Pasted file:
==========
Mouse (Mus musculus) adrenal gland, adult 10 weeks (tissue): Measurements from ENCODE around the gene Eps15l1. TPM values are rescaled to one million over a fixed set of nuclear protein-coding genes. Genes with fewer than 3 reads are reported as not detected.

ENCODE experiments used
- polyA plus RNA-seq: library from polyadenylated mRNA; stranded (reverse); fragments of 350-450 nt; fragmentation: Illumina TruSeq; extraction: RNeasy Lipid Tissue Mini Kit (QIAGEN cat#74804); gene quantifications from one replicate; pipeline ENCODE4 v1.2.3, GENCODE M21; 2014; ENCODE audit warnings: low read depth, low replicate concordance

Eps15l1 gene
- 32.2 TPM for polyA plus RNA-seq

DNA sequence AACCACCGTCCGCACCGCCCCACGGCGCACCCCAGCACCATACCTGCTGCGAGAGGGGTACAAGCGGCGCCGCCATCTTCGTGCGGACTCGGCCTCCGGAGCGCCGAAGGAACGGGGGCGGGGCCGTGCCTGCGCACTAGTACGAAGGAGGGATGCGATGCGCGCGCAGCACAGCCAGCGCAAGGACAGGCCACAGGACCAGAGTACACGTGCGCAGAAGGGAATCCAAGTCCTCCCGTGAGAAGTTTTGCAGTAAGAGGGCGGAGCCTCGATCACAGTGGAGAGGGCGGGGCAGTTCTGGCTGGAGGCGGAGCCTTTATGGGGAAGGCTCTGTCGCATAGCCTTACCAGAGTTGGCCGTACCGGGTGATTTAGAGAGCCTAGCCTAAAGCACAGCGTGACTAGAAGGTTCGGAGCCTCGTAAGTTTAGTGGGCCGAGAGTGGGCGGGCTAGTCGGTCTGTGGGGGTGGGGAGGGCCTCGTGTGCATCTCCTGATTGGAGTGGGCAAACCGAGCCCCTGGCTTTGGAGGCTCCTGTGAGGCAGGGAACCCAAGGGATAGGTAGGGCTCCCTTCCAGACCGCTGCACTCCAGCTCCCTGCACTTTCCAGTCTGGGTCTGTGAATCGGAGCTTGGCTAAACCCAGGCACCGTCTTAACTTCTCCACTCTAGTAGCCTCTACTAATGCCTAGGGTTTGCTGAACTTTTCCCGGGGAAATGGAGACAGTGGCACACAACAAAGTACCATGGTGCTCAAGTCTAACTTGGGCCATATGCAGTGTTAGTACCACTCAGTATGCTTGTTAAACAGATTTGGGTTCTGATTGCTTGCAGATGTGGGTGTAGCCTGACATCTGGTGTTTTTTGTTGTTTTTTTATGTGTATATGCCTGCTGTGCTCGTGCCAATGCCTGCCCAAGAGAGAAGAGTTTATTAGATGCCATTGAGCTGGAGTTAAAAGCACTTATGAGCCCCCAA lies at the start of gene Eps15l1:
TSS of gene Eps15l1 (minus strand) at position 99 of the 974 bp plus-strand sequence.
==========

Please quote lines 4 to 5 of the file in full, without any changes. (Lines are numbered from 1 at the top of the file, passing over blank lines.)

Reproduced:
Eps15l1 gene
- 32.2 TPM for polyA plus RNA-seq